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The Los Angeles Times is teaming up with gay activist, journalist, and undocumented immigrant Jose Antonio Vargas to create a new multimedia Web portal dedicated to covering the issues of race, immigration and multiculturalism.
The new effort will be called #EmergingUS, "which uses a hashtag to encourage conversations on social media," the Times reports. It will include original video, graphics, and other digital content as well as commentary that may also appear on the Times' op-od page.
The title can be read to say "Emerging United States" as well as "Emerging us," the Times notes.
Vargas, 34, is a Filipino-American who was ranked 41st on The Advocate's 2014 List of The 50 Most Influential LGBT People in Media.
Although he came out as gay in high school, Vargas came out again in 2011 as an undocumented immigrant: he gained national attention with an essay in The New York Times Magazine magazine about life growing up in the United States as a noncitizen. The Pulitzer Prize-winning reporter for TheWashington Post and San Francisco Chronicle revealed he had been brought to the U.S. illegally when he was a child.
Vargas, who has long championed stories about the estimated 11 million immigrants who are in the country without legal documentation, will examine all sides of this issue, including "how white Americans in the region are faring as a new minority mind the rise of Latino and Asian American populations," the Times reports.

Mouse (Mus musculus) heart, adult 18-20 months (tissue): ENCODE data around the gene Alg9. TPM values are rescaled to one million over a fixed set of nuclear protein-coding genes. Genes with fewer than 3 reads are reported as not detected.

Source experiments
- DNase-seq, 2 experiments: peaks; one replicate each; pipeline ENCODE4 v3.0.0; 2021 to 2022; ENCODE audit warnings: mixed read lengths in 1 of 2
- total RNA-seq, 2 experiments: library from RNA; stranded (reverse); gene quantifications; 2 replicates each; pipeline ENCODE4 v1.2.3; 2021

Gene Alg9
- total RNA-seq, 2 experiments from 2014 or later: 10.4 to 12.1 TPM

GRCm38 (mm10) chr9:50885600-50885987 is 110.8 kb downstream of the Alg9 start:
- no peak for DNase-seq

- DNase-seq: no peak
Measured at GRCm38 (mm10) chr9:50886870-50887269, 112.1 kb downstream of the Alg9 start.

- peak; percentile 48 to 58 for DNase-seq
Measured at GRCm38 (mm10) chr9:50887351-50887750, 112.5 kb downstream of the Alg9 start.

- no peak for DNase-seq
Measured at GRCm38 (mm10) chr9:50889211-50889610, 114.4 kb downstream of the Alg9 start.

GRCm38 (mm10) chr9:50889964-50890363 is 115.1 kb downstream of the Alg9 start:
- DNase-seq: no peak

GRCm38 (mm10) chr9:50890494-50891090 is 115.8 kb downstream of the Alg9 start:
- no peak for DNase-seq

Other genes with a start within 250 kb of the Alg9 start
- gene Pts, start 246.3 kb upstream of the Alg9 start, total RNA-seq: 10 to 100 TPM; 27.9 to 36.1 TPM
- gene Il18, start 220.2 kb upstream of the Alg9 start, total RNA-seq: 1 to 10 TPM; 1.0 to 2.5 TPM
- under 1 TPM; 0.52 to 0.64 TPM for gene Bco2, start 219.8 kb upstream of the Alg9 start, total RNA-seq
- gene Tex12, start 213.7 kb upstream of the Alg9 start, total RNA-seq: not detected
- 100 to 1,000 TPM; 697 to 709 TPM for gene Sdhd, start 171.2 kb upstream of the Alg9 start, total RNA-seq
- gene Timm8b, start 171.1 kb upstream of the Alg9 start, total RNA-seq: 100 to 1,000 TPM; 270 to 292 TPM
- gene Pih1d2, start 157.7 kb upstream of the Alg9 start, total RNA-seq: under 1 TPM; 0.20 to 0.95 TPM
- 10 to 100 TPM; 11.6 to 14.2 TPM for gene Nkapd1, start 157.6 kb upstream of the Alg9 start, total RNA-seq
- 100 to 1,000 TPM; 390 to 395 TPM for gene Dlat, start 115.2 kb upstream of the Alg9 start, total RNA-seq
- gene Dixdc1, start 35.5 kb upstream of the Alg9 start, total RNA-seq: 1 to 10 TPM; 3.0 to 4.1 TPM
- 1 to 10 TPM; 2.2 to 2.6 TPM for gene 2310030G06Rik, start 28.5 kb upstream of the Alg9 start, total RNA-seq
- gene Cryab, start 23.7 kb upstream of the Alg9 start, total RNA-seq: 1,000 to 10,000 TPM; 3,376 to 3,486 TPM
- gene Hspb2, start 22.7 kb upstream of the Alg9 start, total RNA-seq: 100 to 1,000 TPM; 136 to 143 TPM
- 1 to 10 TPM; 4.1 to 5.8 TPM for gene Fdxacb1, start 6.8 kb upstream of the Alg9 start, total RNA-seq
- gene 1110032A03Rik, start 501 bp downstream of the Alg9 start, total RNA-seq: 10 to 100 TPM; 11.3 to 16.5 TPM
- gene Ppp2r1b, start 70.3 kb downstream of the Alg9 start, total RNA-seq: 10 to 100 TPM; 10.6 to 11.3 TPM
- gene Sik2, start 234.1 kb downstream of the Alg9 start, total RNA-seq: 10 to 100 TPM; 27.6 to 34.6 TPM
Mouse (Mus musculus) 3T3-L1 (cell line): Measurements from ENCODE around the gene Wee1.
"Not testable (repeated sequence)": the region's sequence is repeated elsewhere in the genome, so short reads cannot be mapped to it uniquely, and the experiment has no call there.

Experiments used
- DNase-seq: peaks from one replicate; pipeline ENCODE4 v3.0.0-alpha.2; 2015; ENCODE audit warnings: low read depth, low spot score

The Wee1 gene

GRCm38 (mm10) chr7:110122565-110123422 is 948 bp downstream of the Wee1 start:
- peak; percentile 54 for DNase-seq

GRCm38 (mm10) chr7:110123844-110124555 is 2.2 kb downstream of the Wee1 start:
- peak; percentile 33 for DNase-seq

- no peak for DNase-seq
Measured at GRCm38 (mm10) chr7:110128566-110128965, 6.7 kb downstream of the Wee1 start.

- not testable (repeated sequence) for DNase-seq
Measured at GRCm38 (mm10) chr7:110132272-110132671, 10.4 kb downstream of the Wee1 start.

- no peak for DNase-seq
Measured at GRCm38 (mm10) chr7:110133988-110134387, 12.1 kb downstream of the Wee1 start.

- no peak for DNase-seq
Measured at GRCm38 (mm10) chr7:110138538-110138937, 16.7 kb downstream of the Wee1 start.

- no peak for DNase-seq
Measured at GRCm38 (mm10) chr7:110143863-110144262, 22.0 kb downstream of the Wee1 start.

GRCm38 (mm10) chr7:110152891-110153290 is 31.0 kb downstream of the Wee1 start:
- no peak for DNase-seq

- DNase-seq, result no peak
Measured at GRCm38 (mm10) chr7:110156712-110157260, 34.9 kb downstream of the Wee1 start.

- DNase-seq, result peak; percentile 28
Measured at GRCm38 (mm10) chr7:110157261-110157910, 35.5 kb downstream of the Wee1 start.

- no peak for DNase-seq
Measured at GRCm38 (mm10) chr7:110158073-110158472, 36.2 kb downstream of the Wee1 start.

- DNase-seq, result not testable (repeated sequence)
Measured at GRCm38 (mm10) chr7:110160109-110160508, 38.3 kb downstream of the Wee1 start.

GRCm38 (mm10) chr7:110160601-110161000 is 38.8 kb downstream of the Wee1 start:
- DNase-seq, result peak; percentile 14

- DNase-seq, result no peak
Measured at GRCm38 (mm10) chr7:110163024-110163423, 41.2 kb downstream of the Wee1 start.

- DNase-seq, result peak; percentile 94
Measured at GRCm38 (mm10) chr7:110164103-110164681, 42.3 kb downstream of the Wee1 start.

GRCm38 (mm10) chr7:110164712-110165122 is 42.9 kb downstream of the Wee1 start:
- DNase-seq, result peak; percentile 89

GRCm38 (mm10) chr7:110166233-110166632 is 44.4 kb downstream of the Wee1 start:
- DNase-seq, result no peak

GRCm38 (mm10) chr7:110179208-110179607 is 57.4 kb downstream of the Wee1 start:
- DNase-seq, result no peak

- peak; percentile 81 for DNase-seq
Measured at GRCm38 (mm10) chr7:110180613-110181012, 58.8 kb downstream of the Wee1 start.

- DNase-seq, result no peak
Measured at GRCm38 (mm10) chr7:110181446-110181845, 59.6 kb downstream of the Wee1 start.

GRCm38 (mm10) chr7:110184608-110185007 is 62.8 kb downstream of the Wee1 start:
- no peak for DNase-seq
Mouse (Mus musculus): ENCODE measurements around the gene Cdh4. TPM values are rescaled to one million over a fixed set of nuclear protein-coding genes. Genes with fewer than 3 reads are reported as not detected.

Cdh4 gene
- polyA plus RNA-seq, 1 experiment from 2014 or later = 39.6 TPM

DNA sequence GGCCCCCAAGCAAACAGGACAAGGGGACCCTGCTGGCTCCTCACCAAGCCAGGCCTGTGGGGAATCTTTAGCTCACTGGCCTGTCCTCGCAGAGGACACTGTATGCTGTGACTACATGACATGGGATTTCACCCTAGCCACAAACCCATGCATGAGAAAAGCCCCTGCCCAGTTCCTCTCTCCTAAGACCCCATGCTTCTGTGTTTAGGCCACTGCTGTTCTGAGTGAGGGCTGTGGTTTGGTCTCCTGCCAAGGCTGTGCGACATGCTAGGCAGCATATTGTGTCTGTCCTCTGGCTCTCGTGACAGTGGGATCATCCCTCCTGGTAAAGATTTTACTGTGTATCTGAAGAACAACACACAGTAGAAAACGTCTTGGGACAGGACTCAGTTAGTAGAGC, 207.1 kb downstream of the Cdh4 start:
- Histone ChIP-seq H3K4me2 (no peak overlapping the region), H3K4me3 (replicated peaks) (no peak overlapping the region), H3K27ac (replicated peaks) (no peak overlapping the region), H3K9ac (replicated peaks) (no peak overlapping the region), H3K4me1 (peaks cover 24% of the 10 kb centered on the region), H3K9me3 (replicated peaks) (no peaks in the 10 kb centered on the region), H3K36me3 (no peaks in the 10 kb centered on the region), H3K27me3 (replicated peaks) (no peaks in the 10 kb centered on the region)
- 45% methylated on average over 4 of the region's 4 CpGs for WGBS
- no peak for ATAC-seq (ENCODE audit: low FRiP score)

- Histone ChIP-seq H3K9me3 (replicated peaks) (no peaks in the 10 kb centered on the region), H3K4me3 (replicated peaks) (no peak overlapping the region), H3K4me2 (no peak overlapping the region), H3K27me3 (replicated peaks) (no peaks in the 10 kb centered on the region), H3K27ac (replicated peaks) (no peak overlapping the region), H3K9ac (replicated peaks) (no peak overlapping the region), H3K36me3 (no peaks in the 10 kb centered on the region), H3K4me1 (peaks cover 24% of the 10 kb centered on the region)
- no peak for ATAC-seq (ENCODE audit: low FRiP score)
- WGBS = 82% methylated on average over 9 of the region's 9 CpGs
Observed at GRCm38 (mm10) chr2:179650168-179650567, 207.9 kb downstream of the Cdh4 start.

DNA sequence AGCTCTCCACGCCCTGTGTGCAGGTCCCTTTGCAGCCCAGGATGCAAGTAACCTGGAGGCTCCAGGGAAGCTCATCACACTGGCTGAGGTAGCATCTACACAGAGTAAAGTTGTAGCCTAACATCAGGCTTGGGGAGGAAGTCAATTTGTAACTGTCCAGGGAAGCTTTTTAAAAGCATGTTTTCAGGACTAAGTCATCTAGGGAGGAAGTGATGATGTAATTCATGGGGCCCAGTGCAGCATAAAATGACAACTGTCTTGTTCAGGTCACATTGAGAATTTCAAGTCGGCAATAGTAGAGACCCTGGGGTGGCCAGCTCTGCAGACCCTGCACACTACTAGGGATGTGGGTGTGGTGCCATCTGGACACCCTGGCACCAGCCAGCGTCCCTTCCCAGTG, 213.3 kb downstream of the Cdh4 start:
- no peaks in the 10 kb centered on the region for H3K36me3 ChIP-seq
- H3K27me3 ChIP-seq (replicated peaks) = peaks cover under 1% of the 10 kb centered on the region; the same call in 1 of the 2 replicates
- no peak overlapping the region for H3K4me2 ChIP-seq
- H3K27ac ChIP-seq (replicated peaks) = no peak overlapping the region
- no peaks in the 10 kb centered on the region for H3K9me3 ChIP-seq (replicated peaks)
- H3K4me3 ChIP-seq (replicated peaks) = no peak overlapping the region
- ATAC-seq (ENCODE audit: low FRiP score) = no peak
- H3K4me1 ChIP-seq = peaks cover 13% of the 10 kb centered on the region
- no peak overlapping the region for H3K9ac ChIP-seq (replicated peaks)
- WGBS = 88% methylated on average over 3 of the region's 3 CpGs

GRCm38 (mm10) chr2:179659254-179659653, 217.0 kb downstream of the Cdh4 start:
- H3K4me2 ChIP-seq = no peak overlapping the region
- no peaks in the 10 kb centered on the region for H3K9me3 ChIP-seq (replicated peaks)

"Too often, when we talk about race in political and cultural terms, it's framed as a white-and-black issue," Vargas told the Times. "But it's white and black and Latino and Asian and Middle Eastern. It's Native Americans, who are too often forgotten. It's interracial Americans."
Vargas is currently a producer for MTV's Look Different campaign, a film project airing later this year exploring what it means to be young and white in America.
Vargas made headlines last summer when he was detained in Texas while trying to board a flight to Los Angeles. He was held for eight hours by immigration officials at McAllen International Airport checkpoint for not having a U.S. visa.
After his release, he told The New York Times he was let go "because I am a low priority and not considered a threat. I would argue that the 11 million undocumented immigrants in this country are not a threat either."
CNN Money reports the new partnership will be shared between the Times and Vargas.